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Wolfgang Lian

Playing politics

As election campaigns rev up, so does an entertainment frenzy based on their maneuvering.

By Sara Brady

On Tuesday 24, New Yorkers—well, the registered Republicans among us—get to file their first ballots in the 2012 presidential campaign during the state primary. However, there are more than six months of mudslinging and foul play before we decide the next POTUS. How best, then, to spark your passion for political thought and speech? With booze, of course—and laughter. Check out these places to discuss and guffaw about the lengths aspiring world leaders will go to get your vote as we head into the full swing of election season.

Where to drink:
On the night of the primary, left-leaning lushes can meet up with the Williamsburg chapter of Drinking Liberally ( at its monthly event at the Commodore (366 Metropolitan Ave at Havemeyer Ave, Williamsburg, Brooklyn; 7:30pm). Or if you need time to digest the results (our money’s on Mitt Romney), the original chapter of Drinking Liberally meets Thursdays at Rudy’s Bar & Grill (627 Ninth Avenue at 44th St, 7:30pm).

If your pendulum swings in the other direction, you and your elephant-shaped lapel pin can join the Knickerbocker Republican Club at Session 73 (1359 First Ave at 73rd St, 212-642-5258; 7pm; $15) for its election-night social. Rally around Romney, now that Rick Santorum has dropped out of the race—and taken all suspense from the nomination process with him.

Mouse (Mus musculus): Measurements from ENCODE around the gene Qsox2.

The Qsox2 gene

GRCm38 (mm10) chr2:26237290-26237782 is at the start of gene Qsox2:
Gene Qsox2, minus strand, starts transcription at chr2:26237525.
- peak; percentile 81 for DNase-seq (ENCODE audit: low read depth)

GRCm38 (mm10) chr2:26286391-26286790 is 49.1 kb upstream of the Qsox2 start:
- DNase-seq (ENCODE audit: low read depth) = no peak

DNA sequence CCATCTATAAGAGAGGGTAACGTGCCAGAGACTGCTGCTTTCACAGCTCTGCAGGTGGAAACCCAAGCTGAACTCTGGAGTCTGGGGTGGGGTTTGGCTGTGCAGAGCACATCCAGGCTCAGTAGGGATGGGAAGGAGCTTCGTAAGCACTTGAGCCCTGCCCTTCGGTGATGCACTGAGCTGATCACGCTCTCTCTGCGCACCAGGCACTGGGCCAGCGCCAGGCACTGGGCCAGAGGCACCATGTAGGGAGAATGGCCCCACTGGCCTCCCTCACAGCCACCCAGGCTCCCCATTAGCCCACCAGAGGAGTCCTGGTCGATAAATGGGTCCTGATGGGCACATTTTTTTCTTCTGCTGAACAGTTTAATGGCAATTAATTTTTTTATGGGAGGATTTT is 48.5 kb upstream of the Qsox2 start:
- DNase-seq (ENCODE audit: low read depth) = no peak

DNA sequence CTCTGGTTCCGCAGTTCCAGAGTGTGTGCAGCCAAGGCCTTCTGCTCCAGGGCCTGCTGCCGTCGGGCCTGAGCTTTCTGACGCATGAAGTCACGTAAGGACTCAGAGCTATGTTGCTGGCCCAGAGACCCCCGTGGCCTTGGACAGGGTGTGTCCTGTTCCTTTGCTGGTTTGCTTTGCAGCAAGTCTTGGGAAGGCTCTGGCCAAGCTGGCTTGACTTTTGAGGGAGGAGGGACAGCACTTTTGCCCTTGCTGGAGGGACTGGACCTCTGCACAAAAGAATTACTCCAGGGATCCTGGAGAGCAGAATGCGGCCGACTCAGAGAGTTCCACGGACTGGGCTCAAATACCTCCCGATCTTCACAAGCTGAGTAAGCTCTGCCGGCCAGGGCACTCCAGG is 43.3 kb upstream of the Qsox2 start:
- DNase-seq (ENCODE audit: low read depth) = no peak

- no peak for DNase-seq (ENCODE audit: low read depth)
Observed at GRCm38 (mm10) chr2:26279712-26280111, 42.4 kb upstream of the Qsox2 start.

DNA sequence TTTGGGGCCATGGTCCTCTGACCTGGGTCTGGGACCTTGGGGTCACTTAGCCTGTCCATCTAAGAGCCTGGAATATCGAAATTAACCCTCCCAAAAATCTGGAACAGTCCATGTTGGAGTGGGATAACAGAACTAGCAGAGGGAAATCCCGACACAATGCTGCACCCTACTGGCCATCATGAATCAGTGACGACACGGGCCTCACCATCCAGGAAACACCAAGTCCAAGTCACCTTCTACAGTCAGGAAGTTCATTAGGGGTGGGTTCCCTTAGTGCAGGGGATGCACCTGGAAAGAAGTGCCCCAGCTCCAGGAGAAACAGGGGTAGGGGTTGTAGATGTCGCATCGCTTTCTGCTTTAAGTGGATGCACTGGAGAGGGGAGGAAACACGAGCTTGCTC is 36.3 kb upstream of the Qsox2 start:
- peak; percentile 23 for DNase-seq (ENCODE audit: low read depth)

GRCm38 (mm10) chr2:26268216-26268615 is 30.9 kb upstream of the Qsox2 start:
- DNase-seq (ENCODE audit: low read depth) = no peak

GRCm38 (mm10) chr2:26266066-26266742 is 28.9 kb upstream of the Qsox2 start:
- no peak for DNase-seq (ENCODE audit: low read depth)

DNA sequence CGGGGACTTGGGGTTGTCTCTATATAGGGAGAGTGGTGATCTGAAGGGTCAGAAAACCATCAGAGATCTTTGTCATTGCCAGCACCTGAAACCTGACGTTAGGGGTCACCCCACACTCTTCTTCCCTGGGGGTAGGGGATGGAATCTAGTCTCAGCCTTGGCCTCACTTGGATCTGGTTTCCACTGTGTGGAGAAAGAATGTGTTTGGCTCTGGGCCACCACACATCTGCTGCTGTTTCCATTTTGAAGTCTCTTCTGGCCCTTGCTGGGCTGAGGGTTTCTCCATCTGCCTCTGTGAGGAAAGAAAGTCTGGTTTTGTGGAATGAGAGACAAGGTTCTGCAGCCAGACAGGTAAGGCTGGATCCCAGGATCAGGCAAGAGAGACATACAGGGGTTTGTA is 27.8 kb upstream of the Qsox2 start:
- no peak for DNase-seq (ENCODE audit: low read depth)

Where to laugh:
For primary-night-eve levity, check out the rotating cast of Laughing Liberally’s show Electile Dysfunction (tagline: “Don’t let E.D. ruin your country”) (The Playroom Theater, 151 W 46th St between Sixth and Seventh Aves; 212-967-8278,; 8pm; $20). The slightly left-of-center show runs every Monday, and features outspoken progressives (and prolific tweeters) John Fugelsang, Jamie Kilstein, Baratunde Thurston and Elon James White.

If you like your satire scored to music, head to the comedic cabaret show Political Subversities (Peoples Improv Theatre, 123 E 24th St between Lexington and Park Aves; 212-563-7488,; Sat 9:30pm; $15). Every week these equal-opportunity roasters skewer government figures based on the week’s news.

Where to think:
A prickly political insider with an Ivy League résumé matches up against a young Machiavellian senator for a party’s presidential nomination in Gore Vidal’s The Best Man (Gerald Schoenfeld Theatre, 236 W 45th St between Broadway and Eighth Ave; 212-329-6200,; $66.50–$226.50; through July 1). James Earl Jones, John Larroquette, Eric McCormack and Angela Lansbury make up a starry cast playing political wheelers and dealers.

Forward-thinking leaders from politics, the media and academia will join over three days for This Is How We Do It: A Festival of Dialogues About Another World Under Construction (Cooper Union Great Hall, 7 E 7th St at Third Ave;; Fri 20–Sun 22, times vary; $5–$40). The progressive Foundry Theatre has programmed five forums looking at the future practices in fields such as politics, and has gathered luminaries including Democracy Now!’s Amy Goodman and the 96-year-old philosopher and activist Grace Lee Boggs.


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